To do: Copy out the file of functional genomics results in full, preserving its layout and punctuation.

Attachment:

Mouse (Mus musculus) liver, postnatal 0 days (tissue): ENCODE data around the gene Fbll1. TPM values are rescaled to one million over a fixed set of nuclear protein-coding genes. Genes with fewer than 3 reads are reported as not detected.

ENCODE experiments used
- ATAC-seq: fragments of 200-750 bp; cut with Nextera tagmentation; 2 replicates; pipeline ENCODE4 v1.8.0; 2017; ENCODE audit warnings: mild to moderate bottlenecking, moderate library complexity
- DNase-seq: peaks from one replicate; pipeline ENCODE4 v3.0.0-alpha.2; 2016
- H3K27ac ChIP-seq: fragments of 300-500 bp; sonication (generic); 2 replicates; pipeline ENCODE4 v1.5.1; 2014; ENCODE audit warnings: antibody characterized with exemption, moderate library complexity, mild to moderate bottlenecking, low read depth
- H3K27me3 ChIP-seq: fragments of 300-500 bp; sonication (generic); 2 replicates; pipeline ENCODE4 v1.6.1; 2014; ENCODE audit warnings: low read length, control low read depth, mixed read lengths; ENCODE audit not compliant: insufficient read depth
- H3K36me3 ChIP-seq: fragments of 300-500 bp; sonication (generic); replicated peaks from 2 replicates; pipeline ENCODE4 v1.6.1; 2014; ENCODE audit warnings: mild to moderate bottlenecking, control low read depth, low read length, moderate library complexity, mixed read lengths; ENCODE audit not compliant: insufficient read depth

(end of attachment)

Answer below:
Mouse (Mus musculus) liver, postnatal 0 days (tissue): ENCODE data around the gene Fbll1. TPM values are rescaled to one million over a fixed set of nuclear protein-coding genes. Genes with fewer than 3 reads are reported as not detected.

ENCODE experiments used
- ATAC-seq: fragments of 200-750 bp; cut with Nextera tagmentation; 2 replicates; pipeline ENCODE4 v1.8.0; 2017; ENCODE audit warnings: mild to moderate bottlenecking, moderate library complexity
- DNase-seq: peaks from one replicate; pipeline ENCODE4 v3.0.0-alpha.2; 2016
- H3K27ac ChIP-seq: fragments of 300-500 bp; sonication (generic); 2 replicates; pipeline ENCODE4 v1.5.1; 2014; ENCODE audit warnings: antibody characterized with exemption, moderate library complexity, mild to moderate bottlenecking, low read depth
- H3K27me3 ChIP-seq: fragments of 300-500 bp; sonication (generic); 2 replicates; pipeline ENCODE4 v1.6.1; 2014; ENCODE audit warnings: low read length, control low read depth, mixed read lengths; ENCODE audit not compliant: insufficient read depth
- H3K36me3 ChIP-seq: fragments of 300-500 bp; sonication (generic); replicated peaks from 2 replicates; pipeline ENCODE4 v1.6.1; 2014; ENCODE audit warnings: mild to moderate bottlenecking, control low read depth, low read length, moderate library complexity, mixed read lengths; ENCODE audit not compliant: insufficient read depth